Prince William advises England on how to block out distractions

DOHA, Qatar — England manager Gareth Southgate revealed that he and his players had received valuable advice on how to block out distractions from a well-known source: Prince William, the future King of England.

As always, the England squad have been under extreme pressure from their national media ahead of Friday’s clash with the United States, which will have a dramatic effect on the Group B result.

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Ahead of the tournament, the Southgate group were visited by Prince William, in one of his official roles as president of the English Football Association, at their base in St. George’s Park the day before they flew to Qatar.

“We’ve talked from time to time about the importance of ignoring those things outside,” Southgate said. “In fact, we had the future king come and talk to us about it, and he mentioned that I thought it was a point that no one could say better.

“On how to deal with social media, you have to ignore the noise. There’s always a frenzy of stories, you understand that staying calm in all of that is key.”

Managing expectations is a crucial part of Southgate’s job.

Football in England is not a sport, it is part national obsession, part religion. The scrutiny of the press is intense in a patriotic way that is hard to imagine in the United States.

Following England’s dominant 6-2 win over Iran on Monday, the Southgate side are heavy favorites to pick up another win when they take on the young, brave and enterprising Americans of Gregg Berhalter at the Al Bayt Stadium (2pm ET on FOX and the FOX Sports App) . Berhalter’s side know it’s time to deliver as he picked up just one point from their encounter with Wales.

However, Southgate called for a reality check. In 2010, the teams met in the World Cup and the game ended 1-1 after England goalkeeper Robert Green made a terrible mistake.

Before that, in 1950, a packed US team stunned England with a 1-0 group stage victory in Brazil.

“Have we ever beaten the United States in a major tournament?” Southgate asked. “No, I don’t think so. So tomorrow we have to try to make history. We’re good at it. We’re good at speaking highly of ourselves as a nation, based on very little evidence, so what we have to do is act on the field. .

“We know the quality of the US side. The risk for us is that we think because we played well the other day we can move on to the next game. We have to find that reset button. We won’t be underestimating Team USA at all.”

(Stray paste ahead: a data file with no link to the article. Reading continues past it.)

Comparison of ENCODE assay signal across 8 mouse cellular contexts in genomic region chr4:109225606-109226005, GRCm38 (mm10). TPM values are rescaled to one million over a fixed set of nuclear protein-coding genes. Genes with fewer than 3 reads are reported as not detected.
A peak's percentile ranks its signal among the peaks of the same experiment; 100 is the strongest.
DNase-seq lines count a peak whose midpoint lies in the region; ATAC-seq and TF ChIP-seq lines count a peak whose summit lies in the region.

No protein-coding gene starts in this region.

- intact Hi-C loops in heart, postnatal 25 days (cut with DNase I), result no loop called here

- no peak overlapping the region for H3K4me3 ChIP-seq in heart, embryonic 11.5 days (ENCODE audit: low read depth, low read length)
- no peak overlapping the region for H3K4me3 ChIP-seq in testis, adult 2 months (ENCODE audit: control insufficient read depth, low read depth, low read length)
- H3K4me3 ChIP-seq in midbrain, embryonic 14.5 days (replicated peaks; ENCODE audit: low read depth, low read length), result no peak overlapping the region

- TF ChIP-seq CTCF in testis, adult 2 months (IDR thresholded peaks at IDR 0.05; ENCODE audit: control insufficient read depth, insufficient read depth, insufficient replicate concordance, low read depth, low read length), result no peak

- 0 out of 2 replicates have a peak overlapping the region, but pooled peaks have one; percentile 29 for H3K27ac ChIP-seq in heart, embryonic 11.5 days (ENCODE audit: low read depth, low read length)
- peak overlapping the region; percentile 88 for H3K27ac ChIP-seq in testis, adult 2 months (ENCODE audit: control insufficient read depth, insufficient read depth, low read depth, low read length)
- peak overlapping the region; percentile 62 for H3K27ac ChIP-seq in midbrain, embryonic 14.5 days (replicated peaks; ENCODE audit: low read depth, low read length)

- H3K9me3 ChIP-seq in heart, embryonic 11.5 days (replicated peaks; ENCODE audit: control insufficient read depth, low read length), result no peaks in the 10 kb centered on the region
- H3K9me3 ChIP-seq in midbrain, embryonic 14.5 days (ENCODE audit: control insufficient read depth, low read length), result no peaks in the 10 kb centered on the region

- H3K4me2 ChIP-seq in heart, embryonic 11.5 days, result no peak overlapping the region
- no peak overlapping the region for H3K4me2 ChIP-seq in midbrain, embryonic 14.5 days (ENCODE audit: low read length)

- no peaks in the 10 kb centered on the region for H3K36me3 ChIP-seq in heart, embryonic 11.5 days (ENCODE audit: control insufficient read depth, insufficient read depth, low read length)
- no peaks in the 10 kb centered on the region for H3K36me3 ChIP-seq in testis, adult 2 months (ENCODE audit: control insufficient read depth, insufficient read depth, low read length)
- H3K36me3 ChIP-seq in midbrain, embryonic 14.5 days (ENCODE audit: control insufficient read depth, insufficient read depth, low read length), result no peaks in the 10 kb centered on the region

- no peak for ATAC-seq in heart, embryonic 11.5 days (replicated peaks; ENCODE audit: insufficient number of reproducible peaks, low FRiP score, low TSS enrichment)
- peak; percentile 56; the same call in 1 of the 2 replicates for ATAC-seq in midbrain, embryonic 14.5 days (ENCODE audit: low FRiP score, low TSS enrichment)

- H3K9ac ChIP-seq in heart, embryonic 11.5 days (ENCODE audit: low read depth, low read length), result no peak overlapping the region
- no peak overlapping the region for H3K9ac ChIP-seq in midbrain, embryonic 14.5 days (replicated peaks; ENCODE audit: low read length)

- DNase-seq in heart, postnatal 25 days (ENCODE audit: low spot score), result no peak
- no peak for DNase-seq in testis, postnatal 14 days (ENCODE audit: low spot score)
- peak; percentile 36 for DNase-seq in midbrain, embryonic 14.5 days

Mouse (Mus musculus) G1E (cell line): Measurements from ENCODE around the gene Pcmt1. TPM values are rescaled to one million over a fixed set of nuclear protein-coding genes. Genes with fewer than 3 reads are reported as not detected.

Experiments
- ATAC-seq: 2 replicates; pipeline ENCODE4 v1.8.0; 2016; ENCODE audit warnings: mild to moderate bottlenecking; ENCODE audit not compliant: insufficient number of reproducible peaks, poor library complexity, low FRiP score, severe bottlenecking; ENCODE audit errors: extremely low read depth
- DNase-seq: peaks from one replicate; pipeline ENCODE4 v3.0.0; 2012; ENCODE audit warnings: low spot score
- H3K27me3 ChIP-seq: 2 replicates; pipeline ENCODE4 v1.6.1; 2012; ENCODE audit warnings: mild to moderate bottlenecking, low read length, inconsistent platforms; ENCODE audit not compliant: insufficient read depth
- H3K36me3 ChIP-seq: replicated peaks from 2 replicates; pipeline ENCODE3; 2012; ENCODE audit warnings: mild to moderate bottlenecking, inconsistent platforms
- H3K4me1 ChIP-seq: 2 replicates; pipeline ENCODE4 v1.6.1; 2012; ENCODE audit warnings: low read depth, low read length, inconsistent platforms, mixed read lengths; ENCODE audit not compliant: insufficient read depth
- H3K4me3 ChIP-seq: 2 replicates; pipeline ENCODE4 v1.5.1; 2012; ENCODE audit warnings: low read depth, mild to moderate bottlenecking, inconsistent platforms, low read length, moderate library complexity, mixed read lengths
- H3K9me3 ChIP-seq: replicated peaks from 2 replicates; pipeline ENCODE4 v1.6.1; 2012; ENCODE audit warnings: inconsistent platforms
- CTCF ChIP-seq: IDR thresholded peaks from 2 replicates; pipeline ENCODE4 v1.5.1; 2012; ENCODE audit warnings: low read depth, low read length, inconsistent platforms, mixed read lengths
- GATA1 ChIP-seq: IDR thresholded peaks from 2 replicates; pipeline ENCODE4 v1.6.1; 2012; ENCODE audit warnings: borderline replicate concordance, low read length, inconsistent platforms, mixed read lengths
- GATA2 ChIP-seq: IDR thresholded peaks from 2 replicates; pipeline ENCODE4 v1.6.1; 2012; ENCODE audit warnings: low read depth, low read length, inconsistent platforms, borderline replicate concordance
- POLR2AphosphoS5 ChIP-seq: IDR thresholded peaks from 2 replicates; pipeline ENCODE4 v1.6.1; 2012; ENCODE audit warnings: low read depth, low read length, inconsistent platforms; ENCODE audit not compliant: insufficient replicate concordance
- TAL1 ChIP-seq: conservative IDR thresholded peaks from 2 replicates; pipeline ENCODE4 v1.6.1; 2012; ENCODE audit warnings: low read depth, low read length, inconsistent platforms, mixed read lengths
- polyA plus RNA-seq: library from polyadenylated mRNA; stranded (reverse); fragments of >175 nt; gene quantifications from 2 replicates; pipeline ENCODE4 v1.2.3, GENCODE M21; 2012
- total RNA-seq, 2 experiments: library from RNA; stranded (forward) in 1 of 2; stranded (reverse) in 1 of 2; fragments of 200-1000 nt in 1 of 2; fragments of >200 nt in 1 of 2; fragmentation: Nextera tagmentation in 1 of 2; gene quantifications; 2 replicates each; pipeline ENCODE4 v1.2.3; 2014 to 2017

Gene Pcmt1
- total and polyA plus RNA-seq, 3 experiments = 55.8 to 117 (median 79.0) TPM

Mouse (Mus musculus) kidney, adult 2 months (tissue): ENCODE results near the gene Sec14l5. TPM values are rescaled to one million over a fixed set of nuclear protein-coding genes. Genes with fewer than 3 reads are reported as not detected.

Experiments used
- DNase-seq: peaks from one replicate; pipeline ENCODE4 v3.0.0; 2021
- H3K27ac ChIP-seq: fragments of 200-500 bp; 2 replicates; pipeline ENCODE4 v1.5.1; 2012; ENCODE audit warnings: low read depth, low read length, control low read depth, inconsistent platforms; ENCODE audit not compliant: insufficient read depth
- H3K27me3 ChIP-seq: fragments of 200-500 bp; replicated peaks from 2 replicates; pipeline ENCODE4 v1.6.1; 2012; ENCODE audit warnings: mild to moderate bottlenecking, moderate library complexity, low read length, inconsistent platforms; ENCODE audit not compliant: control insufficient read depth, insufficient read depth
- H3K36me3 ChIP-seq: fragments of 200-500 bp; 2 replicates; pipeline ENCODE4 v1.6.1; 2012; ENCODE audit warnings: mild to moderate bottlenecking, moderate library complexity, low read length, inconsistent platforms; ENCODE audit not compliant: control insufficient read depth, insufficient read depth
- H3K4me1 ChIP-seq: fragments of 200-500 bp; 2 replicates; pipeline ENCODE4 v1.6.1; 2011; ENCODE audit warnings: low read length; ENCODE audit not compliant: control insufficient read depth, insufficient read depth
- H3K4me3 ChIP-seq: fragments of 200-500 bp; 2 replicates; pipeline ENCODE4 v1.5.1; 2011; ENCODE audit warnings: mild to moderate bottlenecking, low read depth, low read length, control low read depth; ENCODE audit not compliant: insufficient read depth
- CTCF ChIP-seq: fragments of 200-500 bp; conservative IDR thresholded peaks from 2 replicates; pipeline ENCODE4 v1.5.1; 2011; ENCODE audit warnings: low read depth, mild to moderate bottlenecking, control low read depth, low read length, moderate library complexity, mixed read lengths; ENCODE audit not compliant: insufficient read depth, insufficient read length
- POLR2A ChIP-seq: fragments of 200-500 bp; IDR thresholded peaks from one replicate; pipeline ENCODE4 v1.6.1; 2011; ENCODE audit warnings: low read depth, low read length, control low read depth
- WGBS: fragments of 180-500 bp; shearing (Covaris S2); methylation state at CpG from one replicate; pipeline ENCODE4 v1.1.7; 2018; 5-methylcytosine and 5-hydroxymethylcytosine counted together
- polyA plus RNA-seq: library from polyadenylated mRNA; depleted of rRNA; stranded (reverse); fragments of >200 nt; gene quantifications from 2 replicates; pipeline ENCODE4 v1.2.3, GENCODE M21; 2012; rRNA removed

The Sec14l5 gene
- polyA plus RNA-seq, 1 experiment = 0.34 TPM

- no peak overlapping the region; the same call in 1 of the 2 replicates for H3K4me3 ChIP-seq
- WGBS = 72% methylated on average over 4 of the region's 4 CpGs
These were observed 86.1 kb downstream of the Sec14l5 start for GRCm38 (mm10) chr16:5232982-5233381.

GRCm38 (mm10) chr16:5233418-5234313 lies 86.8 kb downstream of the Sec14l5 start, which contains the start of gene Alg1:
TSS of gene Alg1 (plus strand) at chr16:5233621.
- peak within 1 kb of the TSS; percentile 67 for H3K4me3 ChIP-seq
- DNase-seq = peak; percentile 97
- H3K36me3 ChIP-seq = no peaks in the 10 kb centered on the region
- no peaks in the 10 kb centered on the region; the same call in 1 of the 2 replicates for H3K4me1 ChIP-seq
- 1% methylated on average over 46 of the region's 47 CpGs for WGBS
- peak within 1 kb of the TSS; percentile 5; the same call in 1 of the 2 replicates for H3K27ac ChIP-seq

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There are some feel-good plotlines in the USA vs. England game, and some of them concern the relationship between Southgate and Berhalter, who became friends several years ago. When Berhalter became US boss, Southgate was the first international manager he approached.

“No,” Southgate said deadpan, when asked if he and Berhalter were really close, before flashing a rare smile that belied the truth.

The slightly strange, and altogether quite endearing, reality about the most important recent game in US soccer history, back on track in their knowledge-sharing relationship.

Alan Smith, who coached both Southgate and Berhalter during their spells at Crystal Palace (1993-95 and 2000-01), was impressed, but not surprised, by Berhalter’s emergence.

“You could always see that Gregg had something about him,” Smith told me by phone from his London home. “We used to joke at Palace that he was our All-American boy, but he had a positive, hard-working attitude, and he didn’t let things get him down.

“It was a difficult time for Palace when he was there (Smith’s second term) and honestly it wasn’t a very positive environment to be in, but Gregg was professional throughout and was a student of the game.

“It’s no surprise that he and Gareth get along well. They are both driven and intelligent and the kind of people who appreciate the value of sharing information.”

While the status of soccer in the US continues to grow at a rapid rate, it is still a long way from the heat surrounding Southgate’s position. The role of the England football manager has been described as the second most important in the country, behind the prime minister.

“I think when he first took over it was very similar to the position that I first took over,” said Berhalter, who also injected some humor into the situation by saying he hadn’t seen “the ‘blue checkmark’ recently when sent a WhatsApp message to Southgate, stating that he was being ignored.”Trying to reshape team identity, refocus. The pressure in England is tremendous, and that is different. We all know that this is a results-oriented business, and we are responsible.

“Their record in major tournaments has been outstanding. They are off to a great start and are a formidable opponent.”

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Martin Rogers is a columnist for FOX Sports and author of the FOX Sports Insider newsletter. Follow him on Twitter @mrogersfox Y subscribe to the daily newsletter.

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